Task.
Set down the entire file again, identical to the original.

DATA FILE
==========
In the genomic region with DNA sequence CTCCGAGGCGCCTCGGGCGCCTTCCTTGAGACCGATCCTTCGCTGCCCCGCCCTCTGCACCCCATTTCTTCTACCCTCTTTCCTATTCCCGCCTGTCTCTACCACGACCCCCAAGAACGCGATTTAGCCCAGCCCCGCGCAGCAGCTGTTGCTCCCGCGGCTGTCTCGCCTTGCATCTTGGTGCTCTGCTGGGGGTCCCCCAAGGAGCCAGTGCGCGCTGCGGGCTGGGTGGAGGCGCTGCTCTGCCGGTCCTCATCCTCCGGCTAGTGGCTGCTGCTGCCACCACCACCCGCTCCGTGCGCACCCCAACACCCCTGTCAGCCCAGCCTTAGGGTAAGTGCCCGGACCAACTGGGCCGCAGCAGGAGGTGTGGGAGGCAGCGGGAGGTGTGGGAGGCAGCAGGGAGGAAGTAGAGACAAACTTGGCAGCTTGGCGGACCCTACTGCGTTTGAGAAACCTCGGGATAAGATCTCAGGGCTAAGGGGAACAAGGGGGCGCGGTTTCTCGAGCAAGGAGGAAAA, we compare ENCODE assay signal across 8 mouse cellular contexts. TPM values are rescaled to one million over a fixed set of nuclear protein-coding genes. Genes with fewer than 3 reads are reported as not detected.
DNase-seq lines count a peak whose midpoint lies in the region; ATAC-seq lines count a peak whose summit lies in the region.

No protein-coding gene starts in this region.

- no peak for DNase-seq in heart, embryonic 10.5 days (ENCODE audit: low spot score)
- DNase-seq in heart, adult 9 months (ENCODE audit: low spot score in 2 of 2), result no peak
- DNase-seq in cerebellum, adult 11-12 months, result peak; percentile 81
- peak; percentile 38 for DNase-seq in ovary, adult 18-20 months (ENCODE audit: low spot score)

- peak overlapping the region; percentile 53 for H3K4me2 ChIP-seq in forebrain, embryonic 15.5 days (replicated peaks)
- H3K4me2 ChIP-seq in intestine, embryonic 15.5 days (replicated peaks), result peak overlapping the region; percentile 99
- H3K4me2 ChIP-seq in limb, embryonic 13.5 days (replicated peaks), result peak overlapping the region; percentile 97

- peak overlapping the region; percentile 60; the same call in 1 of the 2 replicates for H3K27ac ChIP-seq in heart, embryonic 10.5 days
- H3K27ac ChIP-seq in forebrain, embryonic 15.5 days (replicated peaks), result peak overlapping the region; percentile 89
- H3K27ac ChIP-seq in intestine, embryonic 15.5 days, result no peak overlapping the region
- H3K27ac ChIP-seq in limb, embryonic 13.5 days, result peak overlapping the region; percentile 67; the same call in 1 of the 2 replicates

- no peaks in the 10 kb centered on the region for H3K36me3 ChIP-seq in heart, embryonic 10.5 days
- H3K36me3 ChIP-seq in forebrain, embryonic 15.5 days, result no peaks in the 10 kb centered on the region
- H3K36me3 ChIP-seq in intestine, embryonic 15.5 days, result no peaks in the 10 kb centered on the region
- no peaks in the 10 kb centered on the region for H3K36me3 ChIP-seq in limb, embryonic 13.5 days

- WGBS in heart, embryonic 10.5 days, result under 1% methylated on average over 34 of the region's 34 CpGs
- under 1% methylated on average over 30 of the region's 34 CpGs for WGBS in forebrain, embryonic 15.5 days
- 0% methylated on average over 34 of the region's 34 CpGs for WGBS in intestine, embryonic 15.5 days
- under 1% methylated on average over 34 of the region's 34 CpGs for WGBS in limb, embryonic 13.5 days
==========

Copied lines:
In the genomic region with DNA sequence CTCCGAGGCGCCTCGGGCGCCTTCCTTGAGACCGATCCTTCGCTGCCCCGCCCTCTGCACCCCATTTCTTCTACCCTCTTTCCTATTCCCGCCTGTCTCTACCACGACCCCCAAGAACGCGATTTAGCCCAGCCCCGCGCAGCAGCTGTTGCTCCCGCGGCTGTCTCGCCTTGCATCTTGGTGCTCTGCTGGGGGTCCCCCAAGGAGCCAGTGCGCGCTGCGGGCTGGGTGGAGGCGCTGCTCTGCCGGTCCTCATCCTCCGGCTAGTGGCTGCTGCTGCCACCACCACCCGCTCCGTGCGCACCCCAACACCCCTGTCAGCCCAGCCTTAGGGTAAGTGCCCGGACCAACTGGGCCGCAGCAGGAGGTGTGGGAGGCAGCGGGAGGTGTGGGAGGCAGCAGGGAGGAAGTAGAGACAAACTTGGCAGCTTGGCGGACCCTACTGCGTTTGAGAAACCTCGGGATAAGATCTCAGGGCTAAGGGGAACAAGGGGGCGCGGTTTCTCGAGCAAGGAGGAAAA, we compare ENCODE assay signal across 8 mouse cellular contexts. TPM values are rescaled to one million over a fixed set of nuclear protein-coding genes. Genes with fewer than 3 reads are reported as not detected.
DNase-seq lines count a peak whose midpoint lies in the region; ATAC-seq lines count a peak whose summit lies in the region.

No protein-coding gene starts in this region.

- no peak for DNase-seq in heart, embryonic 10.5 days (ENCODE audit: low spot score)
- DNase-seq in heart, adult 9 months (ENCODE audit: low spot score in 2 of 2), result no peak
- DNase-seq in cerebellum, adult 11-12 months, result peak; percentile 81
- peak; percentile 38 for DNase-seq in ovary, adult 18-20 months (ENCODE audit: low spot score)

- peak overlapping the region; percentile 53 for H3K4me2 ChIP-seq in forebrain, embryonic 15.5 days (replicated peaks)
- H3K4me2 ChIP-seq in intestine, embryonic 15.5 days (replicated peaks), result peak overlapping the region; percentile 99
- H3K4me2 ChIP-seq in limb, embryonic 13.5 days (replicated peaks), result peak overlapping the region; percentile 97

- peak overlapping the region; percentile 60; the same call in 1 of the 2 replicates for H3K27ac ChIP-seq in heart, embryonic 10.5 days
- H3K27ac ChIP-seq in forebrain, embryonic 15.5 days (replicated peaks), result peak overlapping the region; percentile 89
- H3K27ac ChIP-seq in intestine, embryonic 15.5 days, result no peak overlapping the region
- H3K27ac ChIP-seq in limb, embryonic 13.5 days, result peak overlapping the region; percentile 67; the same call in 1 of the 2 replicates

- no peaks in the 10 kb centered on the region for H3K36me3 ChIP-seq in heart, embryonic 10.5 days
- H3K36me3 ChIP-seq in forebrain, embryonic 15.5 days, result no peaks in the 10 kb centered on the region
- H3K36me3 ChIP-seq in intestine, embryonic 15.5 days, result no peaks in the 10 kb centered on the region
- no peaks in the 10 kb centered on the region for H3K36me3 ChIP-seq in limb, embryonic 13.5 days

- WGBS in heart, embryonic 10.5 days, result under 1% methylated on average over 34 of the region's 34 CpGs
- under 1% methylated on average over 30 of the region's 34 CpGs for WGBS in forebrain, embryonic 15.5 days
- 0% methylated on average over 34 of the region's 34 CpGs for WGBS in intestine, embryonic 15.5 days
- under 1% methylated on average over 34 of the region's 34 CpGs for WGBS in limb, embryonic 13.5 days